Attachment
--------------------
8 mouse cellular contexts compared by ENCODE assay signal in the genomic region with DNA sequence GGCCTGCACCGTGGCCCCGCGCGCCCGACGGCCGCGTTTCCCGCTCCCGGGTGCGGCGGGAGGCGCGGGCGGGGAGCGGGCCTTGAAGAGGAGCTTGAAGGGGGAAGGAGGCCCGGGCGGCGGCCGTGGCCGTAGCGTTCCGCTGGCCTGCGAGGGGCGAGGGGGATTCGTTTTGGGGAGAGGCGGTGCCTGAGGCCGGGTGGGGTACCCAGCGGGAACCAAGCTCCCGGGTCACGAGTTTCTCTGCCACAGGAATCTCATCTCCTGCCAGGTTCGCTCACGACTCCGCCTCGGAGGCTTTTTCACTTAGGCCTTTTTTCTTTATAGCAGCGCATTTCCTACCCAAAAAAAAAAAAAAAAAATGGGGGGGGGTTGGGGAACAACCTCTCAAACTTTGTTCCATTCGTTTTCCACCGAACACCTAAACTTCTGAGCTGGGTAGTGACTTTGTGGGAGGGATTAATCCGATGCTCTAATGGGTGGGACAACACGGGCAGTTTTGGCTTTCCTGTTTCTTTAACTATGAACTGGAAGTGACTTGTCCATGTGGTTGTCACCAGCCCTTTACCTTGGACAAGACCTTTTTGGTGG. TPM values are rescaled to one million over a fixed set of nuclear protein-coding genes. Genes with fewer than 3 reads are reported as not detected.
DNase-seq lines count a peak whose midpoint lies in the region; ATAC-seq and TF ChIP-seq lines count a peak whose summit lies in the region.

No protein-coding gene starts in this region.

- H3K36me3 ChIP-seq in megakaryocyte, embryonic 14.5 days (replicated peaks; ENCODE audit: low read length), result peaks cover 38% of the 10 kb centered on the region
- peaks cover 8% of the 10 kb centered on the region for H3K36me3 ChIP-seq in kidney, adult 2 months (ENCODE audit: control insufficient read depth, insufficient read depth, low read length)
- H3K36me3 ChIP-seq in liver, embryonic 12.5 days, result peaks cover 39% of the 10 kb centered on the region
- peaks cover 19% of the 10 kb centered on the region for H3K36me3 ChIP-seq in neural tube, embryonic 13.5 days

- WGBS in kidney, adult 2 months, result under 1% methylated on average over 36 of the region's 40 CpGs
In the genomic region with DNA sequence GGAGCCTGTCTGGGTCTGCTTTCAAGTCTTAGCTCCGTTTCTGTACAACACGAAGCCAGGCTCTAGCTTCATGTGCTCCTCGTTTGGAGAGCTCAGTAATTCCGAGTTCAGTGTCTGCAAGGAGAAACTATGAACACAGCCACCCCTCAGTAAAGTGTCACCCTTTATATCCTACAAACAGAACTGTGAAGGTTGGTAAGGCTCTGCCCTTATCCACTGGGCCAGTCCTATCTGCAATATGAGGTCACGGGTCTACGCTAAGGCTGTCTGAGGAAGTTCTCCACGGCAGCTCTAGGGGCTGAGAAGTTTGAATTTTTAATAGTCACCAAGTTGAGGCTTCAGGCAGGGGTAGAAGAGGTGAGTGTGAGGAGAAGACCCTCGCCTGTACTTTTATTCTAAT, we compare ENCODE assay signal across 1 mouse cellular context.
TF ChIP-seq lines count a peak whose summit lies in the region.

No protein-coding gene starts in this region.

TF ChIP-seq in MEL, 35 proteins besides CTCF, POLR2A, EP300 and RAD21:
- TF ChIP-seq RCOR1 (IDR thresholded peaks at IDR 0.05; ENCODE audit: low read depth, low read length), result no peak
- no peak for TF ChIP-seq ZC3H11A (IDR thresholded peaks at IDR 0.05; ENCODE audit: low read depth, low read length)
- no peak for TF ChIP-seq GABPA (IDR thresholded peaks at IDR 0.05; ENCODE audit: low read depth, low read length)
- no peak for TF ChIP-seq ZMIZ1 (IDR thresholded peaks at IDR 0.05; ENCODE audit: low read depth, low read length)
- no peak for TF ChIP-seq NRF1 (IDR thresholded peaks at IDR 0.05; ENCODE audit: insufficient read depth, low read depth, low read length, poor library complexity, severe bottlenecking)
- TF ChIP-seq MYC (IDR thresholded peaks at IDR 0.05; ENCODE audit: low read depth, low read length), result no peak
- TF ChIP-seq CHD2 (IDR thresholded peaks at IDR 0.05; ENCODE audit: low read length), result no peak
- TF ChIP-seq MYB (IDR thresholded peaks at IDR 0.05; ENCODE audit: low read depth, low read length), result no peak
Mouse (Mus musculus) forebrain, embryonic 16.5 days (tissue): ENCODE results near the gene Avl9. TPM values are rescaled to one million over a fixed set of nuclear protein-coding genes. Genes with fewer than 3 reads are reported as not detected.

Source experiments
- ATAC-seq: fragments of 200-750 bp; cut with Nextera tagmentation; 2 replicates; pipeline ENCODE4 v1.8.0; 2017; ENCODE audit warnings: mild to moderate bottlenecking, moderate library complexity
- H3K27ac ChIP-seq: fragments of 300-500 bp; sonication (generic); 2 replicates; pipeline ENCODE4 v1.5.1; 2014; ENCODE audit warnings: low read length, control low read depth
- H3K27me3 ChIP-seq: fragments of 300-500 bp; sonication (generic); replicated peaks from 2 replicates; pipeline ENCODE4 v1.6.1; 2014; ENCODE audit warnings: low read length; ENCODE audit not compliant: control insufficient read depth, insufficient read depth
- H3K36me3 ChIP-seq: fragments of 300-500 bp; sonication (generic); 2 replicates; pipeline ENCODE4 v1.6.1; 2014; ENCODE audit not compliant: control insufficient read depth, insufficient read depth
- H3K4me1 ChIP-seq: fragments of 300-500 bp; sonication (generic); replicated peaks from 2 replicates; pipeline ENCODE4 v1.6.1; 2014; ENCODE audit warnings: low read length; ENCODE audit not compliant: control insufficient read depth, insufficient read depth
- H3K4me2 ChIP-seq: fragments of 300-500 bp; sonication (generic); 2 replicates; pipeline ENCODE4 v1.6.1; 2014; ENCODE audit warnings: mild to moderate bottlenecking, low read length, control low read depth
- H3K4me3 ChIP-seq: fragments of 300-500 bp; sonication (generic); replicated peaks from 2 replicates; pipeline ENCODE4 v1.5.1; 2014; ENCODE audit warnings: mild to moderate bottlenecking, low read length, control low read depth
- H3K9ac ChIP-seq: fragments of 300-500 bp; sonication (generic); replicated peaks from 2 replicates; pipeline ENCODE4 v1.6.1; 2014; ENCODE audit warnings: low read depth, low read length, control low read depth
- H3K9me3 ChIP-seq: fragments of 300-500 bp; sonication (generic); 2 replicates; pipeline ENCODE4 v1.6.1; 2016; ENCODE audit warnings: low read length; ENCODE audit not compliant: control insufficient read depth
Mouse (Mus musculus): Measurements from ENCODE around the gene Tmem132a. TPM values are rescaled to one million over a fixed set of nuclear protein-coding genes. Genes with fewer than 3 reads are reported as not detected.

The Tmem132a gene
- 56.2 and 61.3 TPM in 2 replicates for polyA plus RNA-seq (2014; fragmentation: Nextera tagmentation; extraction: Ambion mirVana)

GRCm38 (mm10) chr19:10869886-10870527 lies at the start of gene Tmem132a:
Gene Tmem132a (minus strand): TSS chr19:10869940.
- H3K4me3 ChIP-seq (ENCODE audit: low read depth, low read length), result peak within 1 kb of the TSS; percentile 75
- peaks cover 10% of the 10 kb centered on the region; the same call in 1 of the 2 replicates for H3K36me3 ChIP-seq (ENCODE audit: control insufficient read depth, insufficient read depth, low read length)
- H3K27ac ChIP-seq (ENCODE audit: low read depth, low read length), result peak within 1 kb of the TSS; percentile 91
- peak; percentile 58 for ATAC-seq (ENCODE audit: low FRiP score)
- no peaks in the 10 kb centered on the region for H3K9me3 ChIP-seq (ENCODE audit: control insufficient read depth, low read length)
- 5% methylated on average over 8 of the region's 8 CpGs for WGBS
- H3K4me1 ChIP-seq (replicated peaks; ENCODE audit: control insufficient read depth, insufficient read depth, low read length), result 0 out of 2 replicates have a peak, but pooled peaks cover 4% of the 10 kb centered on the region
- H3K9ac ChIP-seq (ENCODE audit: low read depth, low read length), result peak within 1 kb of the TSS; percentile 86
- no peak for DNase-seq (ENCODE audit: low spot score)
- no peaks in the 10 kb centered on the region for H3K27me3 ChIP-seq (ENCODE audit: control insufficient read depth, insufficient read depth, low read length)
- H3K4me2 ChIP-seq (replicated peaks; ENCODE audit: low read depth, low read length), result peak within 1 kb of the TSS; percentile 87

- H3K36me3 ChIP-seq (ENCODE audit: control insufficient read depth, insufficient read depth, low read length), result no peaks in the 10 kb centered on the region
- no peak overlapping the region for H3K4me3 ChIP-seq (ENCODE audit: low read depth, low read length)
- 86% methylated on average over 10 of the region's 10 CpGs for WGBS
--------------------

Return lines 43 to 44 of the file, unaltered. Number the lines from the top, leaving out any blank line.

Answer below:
- H3K4me1 ChIP-seq (replicated peaks; ENCODE audit: control insufficient read depth, insufficient read depth, low read length), result 0 out of 2 replicates have a peak, but pooled peaks cover 4% of the 10 kb centered on the region
- H3K9ac ChIP-seq (ENCODE audit: low read depth, low read length), result peak within 1 kb of the TSS; percentile 86